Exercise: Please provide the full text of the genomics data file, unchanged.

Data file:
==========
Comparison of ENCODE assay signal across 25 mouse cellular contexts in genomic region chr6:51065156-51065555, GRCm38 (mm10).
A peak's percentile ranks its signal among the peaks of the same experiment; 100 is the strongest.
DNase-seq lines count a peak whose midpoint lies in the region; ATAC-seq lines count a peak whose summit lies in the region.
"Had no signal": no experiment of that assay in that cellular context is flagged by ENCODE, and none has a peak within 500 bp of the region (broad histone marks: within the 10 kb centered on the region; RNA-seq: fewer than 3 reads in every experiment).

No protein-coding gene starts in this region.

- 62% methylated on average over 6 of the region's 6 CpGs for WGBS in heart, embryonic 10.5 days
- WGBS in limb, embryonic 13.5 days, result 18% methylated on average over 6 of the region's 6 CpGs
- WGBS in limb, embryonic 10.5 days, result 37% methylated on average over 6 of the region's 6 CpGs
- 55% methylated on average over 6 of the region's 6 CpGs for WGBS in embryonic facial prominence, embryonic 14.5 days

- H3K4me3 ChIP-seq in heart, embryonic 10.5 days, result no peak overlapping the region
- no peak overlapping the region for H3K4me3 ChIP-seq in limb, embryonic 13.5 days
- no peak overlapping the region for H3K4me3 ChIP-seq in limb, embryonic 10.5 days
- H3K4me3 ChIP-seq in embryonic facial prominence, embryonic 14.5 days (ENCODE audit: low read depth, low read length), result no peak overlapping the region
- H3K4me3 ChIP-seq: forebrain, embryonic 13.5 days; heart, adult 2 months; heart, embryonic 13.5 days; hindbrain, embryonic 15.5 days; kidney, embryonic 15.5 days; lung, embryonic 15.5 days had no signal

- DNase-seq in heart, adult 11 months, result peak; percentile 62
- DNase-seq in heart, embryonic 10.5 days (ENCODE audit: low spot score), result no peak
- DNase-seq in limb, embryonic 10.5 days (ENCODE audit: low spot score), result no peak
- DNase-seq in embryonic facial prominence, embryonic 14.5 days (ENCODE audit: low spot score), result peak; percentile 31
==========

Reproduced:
Comparison of ENCODE assay signal across 25 mouse cellular contexts in genomic region chr6:51065156-51065555, GRCm38 (mm10).
A peak's percentile ranks its signal among the peaks of the same experiment; 100 is the strongest.
DNase-seq lines count a peak whose midpoint lies in the region; ATAC-seq lines count a peak whose summit lies in the region.
"Had no signal": no experiment of that assay in that cellular context is flagged by ENCODE, and none has a peak within 500 bp of the region (broad histone marks: within the 10 kb centered on the region; RNA-seq: fewer than 3 reads in every experiment).

No protein-coding gene starts in this region.

- 62% methylated on average over 6 of the region's 6 CpGs for WGBS in heart, embryonic 10.5 days
- WGBS in limb, embryonic 13.5 days, result 18% methylated on average over 6 of the region's 6 CpGs
- WGBS in limb, embryonic 10.5 days, result 37% methylated on average over 6 of the region's 6 CpGs
- 55% methylated on average over 6 of the region's 6 CpGs for WGBS in embryonic facial prominence, embryonic 14.5 days

- H3K4me3 ChIP-seq in heart, embryonic 10.5 days, result no peak overlapping the region
- no peak overlapping the region for H3K4me3 ChIP-seq in limb, embryonic 13.5 days
- no peak overlapping the region for H3K4me3 ChIP-seq in limb, embryonic 10.5 days
- H3K4me3 ChIP-seq in embryonic facial prominence, embryonic 14.5 days (ENCODE audit: low read depth, low read length), result no peak overlapping the region
- H3K4me3 ChIP-seq: forebrain, embryonic 13.5 days; heart, adult 2 months; heart, embryonic 13.5 days; hindbrain, embryonic 15.5 days; kidney, embryonic 15.5 days; lung, embryonic 15.5 days had no signal

- DNase-seq in heart, adult 11 months, result peak; percentile 62
- DNase-seq in heart, embryonic 10.5 days (ENCODE audit: low spot score), result no peak
- DNase-seq in limb, embryonic 10.5 days (ENCODE audit: low spot score), result no peak
- DNase-seq in embryonic facial prominence, embryonic 14.5 days (ENCODE audit: low spot score), result peak; percentile 31